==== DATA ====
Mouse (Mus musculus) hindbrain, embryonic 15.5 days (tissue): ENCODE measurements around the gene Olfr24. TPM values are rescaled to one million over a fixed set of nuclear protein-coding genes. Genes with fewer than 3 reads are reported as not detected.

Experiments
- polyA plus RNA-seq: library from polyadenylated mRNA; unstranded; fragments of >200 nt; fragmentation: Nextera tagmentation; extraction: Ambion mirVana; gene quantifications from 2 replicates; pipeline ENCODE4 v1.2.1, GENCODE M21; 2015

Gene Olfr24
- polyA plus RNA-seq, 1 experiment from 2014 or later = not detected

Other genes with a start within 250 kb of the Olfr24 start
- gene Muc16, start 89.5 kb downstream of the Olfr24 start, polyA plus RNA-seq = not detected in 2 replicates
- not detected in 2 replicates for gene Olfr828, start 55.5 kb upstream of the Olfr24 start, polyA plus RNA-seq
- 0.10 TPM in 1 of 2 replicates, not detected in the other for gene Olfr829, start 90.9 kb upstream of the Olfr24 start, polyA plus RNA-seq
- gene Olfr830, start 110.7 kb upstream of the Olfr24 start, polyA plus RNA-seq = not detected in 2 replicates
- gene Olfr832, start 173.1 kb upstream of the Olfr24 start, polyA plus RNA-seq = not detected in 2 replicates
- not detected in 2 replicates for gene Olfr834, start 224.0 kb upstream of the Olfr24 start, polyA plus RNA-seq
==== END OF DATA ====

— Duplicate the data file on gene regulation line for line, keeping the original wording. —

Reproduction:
Mouse (Mus musculus) hindbrain, embryonic 15.5 days (tissue): ENCODE measurements around the gene Olfr24. TPM values are rescaled to one million over a fixed set of nuclear protein-coding genes. Genes with fewer than 3 reads are reported as not detected.

Experiments
- polyA plus RNA-seq: library from polyadenylated mRNA; unstranded; fragments of >200 nt; fragmentation: Nextera tagmentation; extraction: Ambion mirVana; gene quantifications from 2 replicates; pipeline ENCODE4 v1.2.1, GENCODE M21; 2015

Gene Olfr24
- polyA plus RNA-seq, 1 experiment from 2014 or later = not detected

Other genes with a start within 250 kb of the Olfr24 start
- gene Muc16, start 89.5 kb downstream of the Olfr24 start, polyA plus RNA-seq = not detected in 2 replicates
- not detected in 2 replicates for gene Olfr828, start 55.5 kb upstream of the Olfr24 start, polyA plus RNA-seq
- 0.10 TPM in 1 of 2 replicates, not detected in the other for gene Olfr829, start 90.9 kb upstream of the Olfr24 start, polyA plus RNA-seq
- gene Olfr830, start 110.7 kb upstream of the Olfr24 start, polyA plus RNA-seq = not detected in 2 replicates
- gene Olfr832, start 173.1 kb upstream of the Olfr24 start, polyA plus RNA-seq = not detected in 2 replicates
- not detected in 2 replicates for gene Olfr834, start 224.0 kb upstream of the Olfr24 start, polyA plus RNA-seq